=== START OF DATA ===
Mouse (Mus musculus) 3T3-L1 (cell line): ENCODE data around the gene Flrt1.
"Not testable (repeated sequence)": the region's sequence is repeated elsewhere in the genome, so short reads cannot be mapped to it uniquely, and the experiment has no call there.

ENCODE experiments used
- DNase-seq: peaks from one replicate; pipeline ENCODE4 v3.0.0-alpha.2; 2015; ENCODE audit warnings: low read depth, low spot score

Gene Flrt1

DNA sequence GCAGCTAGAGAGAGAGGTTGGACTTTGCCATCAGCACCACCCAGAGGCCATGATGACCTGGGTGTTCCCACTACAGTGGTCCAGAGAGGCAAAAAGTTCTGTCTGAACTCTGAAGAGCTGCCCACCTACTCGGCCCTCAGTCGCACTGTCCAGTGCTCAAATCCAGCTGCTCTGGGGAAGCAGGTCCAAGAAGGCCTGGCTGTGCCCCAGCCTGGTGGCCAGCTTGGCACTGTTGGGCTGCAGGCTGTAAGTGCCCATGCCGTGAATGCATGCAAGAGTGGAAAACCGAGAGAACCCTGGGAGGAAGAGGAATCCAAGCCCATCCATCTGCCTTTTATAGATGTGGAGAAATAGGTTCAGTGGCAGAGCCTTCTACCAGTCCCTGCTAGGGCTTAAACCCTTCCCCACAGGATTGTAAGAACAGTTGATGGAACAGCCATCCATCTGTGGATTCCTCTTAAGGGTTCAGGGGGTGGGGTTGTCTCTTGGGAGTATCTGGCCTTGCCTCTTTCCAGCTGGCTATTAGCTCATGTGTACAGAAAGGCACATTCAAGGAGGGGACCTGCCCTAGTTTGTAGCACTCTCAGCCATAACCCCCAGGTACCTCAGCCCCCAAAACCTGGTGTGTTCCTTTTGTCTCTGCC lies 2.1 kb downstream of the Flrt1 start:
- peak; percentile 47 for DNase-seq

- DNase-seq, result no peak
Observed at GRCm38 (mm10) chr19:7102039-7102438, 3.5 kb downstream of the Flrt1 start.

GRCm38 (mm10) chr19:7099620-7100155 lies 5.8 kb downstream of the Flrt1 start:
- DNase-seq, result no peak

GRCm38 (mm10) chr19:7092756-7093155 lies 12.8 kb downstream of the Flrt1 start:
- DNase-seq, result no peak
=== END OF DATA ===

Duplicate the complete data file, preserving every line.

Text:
Mouse (Mus musculus) 3T3-L1 (cell line): ENCODE data around the gene Flrt1.
"Not testable (repeated sequence)": the region's sequence is repeated elsewhere in the genome, so short reads cannot be mapped to it uniquely, and the experiment has no call there.

ENCODE experiments used
- DNase-seq: peaks from one replicate; pipeline ENCODE4 v3.0.0-alpha.2; 2015; ENCODE audit warnings: low read depth, low spot score

Gene Flrt1

DNA sequence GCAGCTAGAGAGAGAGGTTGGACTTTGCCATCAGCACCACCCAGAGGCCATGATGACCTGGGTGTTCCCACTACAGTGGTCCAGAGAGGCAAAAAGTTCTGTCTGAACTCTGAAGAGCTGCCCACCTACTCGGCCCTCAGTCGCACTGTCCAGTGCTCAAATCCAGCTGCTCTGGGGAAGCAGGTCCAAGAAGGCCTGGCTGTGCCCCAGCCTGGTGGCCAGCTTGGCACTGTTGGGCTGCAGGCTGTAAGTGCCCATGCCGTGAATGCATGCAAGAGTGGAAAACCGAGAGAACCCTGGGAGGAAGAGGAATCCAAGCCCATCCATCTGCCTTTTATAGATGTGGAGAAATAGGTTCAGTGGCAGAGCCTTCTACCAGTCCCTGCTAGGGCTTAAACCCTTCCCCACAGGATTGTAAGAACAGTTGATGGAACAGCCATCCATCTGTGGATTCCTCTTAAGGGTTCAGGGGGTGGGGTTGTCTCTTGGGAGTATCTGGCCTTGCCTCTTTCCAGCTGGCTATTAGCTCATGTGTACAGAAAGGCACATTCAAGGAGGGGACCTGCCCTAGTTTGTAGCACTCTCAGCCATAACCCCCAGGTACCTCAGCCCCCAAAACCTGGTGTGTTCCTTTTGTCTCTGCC lies 2.1 kb downstream of the Flrt1 start:
- peak; percentile 47 for DNase-seq

- DNase-seq, result no peak
Observed at GRCm38 (mm10) chr19:7102039-7102438, 3.5 kb downstream of the Flrt1 start.

GRCm38 (mm10) chr19:7099620-7100155 lies 5.8 kb downstream of the Flrt1 start:
- DNase-seq, result no peak

GRCm38 (mm10) chr19:7092756-7093155 lies 12.8 kb downstream of the Flrt1 start:
- DNase-seq, result no peak